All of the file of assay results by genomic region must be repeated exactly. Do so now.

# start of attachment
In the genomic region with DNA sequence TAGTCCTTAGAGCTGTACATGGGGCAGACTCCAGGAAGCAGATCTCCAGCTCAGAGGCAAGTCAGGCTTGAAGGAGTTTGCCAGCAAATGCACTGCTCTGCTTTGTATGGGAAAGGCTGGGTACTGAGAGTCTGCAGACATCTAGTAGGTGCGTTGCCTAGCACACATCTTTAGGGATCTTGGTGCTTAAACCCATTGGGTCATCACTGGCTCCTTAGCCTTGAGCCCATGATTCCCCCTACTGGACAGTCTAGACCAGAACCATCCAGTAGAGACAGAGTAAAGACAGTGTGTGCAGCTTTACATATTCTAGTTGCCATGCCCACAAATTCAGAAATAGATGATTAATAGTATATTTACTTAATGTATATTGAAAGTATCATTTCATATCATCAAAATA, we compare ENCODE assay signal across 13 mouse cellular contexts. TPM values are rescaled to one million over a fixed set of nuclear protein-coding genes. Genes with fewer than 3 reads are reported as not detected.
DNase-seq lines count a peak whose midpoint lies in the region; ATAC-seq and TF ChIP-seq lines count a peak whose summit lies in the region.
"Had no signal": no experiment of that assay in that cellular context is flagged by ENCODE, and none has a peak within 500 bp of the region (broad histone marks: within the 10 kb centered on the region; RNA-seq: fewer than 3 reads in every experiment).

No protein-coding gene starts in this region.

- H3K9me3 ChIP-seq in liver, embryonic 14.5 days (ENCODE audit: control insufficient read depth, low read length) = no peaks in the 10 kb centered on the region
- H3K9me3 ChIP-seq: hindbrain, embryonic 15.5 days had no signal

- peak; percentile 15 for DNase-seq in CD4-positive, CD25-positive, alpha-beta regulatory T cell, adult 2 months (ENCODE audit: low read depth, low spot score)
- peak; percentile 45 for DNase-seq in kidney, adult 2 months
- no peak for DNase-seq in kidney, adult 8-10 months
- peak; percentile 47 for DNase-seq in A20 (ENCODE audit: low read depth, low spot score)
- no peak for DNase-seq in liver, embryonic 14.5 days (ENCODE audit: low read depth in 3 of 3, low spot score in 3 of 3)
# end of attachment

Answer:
In the genomic region with DNA sequence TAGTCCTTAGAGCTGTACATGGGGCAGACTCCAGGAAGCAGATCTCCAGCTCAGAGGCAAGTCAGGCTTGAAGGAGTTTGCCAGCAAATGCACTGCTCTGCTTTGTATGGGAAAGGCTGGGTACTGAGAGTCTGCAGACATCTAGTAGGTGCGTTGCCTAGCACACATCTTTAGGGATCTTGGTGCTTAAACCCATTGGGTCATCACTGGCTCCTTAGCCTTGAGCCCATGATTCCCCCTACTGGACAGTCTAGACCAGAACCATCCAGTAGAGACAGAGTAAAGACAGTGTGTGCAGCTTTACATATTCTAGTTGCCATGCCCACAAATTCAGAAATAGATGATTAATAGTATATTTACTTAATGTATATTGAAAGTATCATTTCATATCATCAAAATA, we compare ENCODE assay signal across 13 mouse cellular contexts. TPM values are rescaled to one million over a fixed set of nuclear protein-coding genes. Genes with fewer than 3 reads are reported as not detected.
DNase-seq lines count a peak whose midpoint lies in the region; ATAC-seq and TF ChIP-seq lines count a peak whose summit lies in the region.
"Had no signal": no experiment of that assay in that cellular context is flagged by ENCODE, and none has a peak within 500 bp of the region (broad histone marks: within the 10 kb centered on the region; RNA-seq: fewer than 3 reads in every experiment).

No protein-coding gene starts in this region.

- H3K9me3 ChIP-seq in liver, embryonic 14.5 days (ENCODE audit: control insufficient read depth, low read length) = no peaks in the 10 kb centered on the region
- H3K9me3 ChIP-seq: hindbrain, embryonic 15.5 days had no signal

- peak; percentile 15 for DNase-seq in CD4-positive, CD25-positive, alpha-beta regulatory T cell, adult 2 months (ENCODE audit: low read depth, low spot score)
- peak; percentile 45 for DNase-seq in kidney, adult 2 months
- no peak for DNase-seq in kidney, adult 8-10 months
- peak; percentile 47 for DNase-seq in A20 (ENCODE audit: low read depth, low spot score)
- no peak for DNase-seq in liver, embryonic 14.5 days (ENCODE audit: low read depth in 3 of 3, low spot score in 3 of 3)